How to Load a Trailer Correctly
If you don’t know how to load a trailer correctly, we’re about to make your life a lot easier. This is the ideal guide to save you hours of wasted effort and prevent you from making costly rookie mistakes.
Knowing how to load a trailer correctly is essential for safer towing. Otherwise, you run the risk of losing control and causing a wreck. Besides endangering your own life and the lives of others around you, you might also face legal consequences.
There’s a lot to know on how to load a trailer correctly to haul on your next trip. The stress and the level of information overload might prevent you from achieving the level of focus you need.
That’s why we’ve condensed our years of experience and training into this quick and practical reference guide.
Whether you’re hauling cement blocks and tools around your property or moving your mattress across town, we’ve got you covered. Continue reading and you’ll learn how to load a trailer correctly like a pro in no time.
Before You Load That First Box
It’s tempting to collect a slew of random, empty boxes from the grocery store and the back of your favorite home goods store. However, there is a good reason to get boxes from a moving company: they are sturdy and uniform, allowing for easy stacking.
Check How Much You Can Tow
Improperly loaded trailers are among the leading causes of trailer accidents each year. Before loading a trailer, make sure to check its weight capacity.
The full weight of the items loaded on the trailer must not exceed the trailer’s gross towing mass (GTM). The rated towing capacity of the towing vehicle or the tow bar and coupling combination must not be exceeded by the combined trailer and load.
The ATM cannot exceed 750 kg or the towing vehicle’s mass if the trailer is not equipped with brakes (whichever is the lower value). A safety chain must also be attached to trailers with an ATM of no more than 2500kg. Two safety chains are required for trailers with an ATM of more than 2500kg.
How to Load a Trailer Correctly in 7 Steps
Follow these 7 steps to load your trailer in the best way possible.
1. Place Your Trailer on a Flat Surface Area
Make sure your trailer is positioned on a level surface to begin. Once the loading begins, if it is not level, it may shift or even tip. In addition to being on flat ground, be sure there is enough room for your vehicle to be hitched up.
2. Make Use of Wheel Chocks
As you can probably tell, making sure your trailer is properly stabilised is an important part of how to load a trailer correctly. Wheel chocks are recommended to help stabilise your trailer while it is being loaded.
Chocking the wheels is key to ensuring your trailer stays put and won’t roll when you try loading cargo onto it. Furthermore, it will aid in preventing shifting once weight is added to the trailer.
Before loading, you can also hitch your trailer to your vehicle. Then, with the vehicle in park and the emergency brake engaged, you can help maximise the trailer’s stability.
3. Use the Proper Weight Distribution
Take a quick inventory of your cargo and make a rough plan of where you’ll put everything in the trailer before loading anything. A good rule of thumb to follow is the 60/40 rule.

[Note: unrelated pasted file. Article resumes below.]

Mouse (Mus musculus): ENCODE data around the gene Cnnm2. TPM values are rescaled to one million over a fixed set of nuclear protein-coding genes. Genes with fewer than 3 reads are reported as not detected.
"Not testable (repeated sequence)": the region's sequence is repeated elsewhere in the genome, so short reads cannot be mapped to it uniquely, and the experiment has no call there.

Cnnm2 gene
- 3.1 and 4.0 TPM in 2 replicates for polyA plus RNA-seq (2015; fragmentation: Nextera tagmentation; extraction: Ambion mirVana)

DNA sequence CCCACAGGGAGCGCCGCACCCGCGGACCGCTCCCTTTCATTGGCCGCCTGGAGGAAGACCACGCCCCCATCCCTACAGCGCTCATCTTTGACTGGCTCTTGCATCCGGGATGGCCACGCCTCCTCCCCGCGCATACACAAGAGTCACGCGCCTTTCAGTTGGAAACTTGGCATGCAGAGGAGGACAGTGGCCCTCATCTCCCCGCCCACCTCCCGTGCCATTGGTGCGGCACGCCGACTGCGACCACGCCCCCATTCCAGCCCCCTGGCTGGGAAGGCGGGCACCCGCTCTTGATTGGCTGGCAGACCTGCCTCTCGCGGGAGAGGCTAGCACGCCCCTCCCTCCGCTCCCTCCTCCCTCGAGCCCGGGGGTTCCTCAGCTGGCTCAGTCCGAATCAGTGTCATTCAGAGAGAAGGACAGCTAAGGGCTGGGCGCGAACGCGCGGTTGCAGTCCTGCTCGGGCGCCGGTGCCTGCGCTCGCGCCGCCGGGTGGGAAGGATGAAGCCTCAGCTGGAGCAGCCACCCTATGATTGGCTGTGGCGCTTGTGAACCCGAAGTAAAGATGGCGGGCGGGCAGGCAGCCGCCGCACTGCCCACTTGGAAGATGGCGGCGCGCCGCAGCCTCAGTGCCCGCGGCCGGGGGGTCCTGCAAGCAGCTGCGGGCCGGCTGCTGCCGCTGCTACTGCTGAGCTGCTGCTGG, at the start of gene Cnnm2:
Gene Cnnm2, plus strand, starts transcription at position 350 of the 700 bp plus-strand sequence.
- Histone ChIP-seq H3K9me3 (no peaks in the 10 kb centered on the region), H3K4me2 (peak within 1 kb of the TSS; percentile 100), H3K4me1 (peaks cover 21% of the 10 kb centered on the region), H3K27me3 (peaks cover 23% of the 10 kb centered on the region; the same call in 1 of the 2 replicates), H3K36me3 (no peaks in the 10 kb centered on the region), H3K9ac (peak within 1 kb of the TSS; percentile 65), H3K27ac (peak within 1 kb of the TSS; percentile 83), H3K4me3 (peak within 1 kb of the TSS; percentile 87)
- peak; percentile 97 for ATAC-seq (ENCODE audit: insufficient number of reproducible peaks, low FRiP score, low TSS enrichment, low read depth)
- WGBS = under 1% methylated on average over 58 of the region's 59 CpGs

The trailer load should be 60 percent in front of the axle and 40 percent behind it. This will guarantee that the tongue weight is correct in order to prevent trailer sway. The tongue weight is the percentage of the trailer’s weight that is transferred to your tow vehicle via the trailer tongue.
4. Load the Heavy Stuff First
Putting your heavier stuff on the trailer first can help you follow the 60/40 rule, which is important for safe towing. Starting with the largest and heaviest objects is the best approach to ensure correct weight distribution.
Place your bulkier goods in front of the axle. Then, to evenly spread the weight, start moving smaller and lighter items around.
5. Use Straps to Tie Down Large Items
After you’ve loaded your trailer with your bulky items, secure them to the trailer’s tie-down anchors. This can be accomplished with rope, chain, or ratchet straps. Please keep in mind that this is not a step to skimp on!
Ensure that everything is properly fastened and will not come loose while being dragged as much as possible. After you’ve double-checked that everything seems tight, tie off the excess to prevent it from dragging or being trapped in the wheels.
6. Place Light Cargo on the Top
See what lighter cargo can fit in the open nooks or even on top of the larger cargo, keeping safety in mind. By lightweight cargo we mean things like small equipment or supplies, as well as leaves or yard waste.
This lightweight cargo could also be small yard working equipment or handheld tools and supplies. Putting these items in a container together, in either case, makes them much easier to load and locate once you begin unpacking.
7. Hook up your Trailer and Check your Lights
Proceed to the hitch coupling method if your trailer is not yet attached to your vehicle. Check to see if your towing vehicle and equipment are rated to tow the weight of your loaded trailer.
To limit the risk of trailer sway, check the tongue weight as well. After you’ve attached the trailer to the tow vehicle, make sure all of the lights, turn signals, and brakes are operating properly.
Drive carefully and always be prepared
It is possible for something to go wrong when loading and towing a trailer. You can do everything correctly, check off each item on a list, and follow the instructions on how to load a trailer correctly.
Even so, things can go wrong. Make a list of all the tools you think you’ll need and pack them in case the unexpected occurs.